Skillfully juxtaposing himself between two worlds, the Native American culture from which he sprang and the post-Maoist culture with which he became involved as a language teacher in China, Vizenor discovers common threads that unite the two. He does not and cannot, nevertheless, blind himself to the excesses of the Chinese government, to the cruel control of every aspect of human existence with which the government concerns itself. Opposition is squelched summarily, frequently by the execution of dissidents, and a hypocritical, puritanical bureaucracy deals with moral turpitude in equally unforgiving ways.
Griever’s rooster, Matteo Ricci, serves as an alarm clock to the residents in the guest house of the language institute. Vizenor wonders, however, whether such an alarm clock is needed: The beginning of each day is heralded by blasts from loudspeakers that play the propagandistic anthem “The East Is Red,” which is broadcast throughout China every morning as the sun slowly appears on the distant horizon.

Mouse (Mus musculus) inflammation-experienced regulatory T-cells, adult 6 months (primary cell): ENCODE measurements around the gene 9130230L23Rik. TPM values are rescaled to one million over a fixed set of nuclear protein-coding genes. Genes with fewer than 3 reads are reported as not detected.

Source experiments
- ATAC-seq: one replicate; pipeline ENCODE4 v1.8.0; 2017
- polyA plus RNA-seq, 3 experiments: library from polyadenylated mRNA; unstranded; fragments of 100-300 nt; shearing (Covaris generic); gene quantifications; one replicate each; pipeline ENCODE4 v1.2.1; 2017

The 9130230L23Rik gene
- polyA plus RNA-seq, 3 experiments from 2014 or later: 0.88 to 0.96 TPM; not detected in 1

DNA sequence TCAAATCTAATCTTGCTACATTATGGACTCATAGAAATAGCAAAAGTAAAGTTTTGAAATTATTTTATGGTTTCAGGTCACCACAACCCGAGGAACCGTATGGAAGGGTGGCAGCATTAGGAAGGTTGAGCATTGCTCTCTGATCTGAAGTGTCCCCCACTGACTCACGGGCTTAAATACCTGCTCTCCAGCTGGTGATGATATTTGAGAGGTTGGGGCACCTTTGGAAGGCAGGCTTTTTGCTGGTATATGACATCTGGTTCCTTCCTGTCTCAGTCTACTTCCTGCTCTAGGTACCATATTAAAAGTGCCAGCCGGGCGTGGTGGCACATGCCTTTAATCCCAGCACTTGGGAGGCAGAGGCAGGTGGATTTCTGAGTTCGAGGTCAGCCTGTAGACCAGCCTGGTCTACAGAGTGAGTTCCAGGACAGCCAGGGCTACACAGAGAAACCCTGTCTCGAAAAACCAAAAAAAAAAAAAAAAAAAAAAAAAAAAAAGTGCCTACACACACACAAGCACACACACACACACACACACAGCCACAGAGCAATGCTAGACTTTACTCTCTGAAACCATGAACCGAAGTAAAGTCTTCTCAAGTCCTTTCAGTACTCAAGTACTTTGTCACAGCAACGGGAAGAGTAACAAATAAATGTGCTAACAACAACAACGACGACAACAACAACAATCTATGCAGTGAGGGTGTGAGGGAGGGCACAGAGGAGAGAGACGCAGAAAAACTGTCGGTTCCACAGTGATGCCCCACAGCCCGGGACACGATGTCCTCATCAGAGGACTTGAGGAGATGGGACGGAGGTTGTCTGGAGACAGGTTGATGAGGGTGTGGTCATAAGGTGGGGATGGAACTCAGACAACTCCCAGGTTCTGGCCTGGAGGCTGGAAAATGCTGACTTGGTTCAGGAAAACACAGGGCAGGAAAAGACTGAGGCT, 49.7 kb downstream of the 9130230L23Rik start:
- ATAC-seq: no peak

Late one night in Tianjin, however, Griever steals from the guest house, climbs on a bamboo ladder to a broken window in the security-tight administration building, and patches his own tape into the recording of the song to which one-fifth of the world’s population awakens every morning. In that section of Tianjin, “The East Is Red” is replaced that morning by the rousing strains of John Philip Sousa’s “The Stars and Stripes Forever” and the U.S....
(The entire section is 609 words.)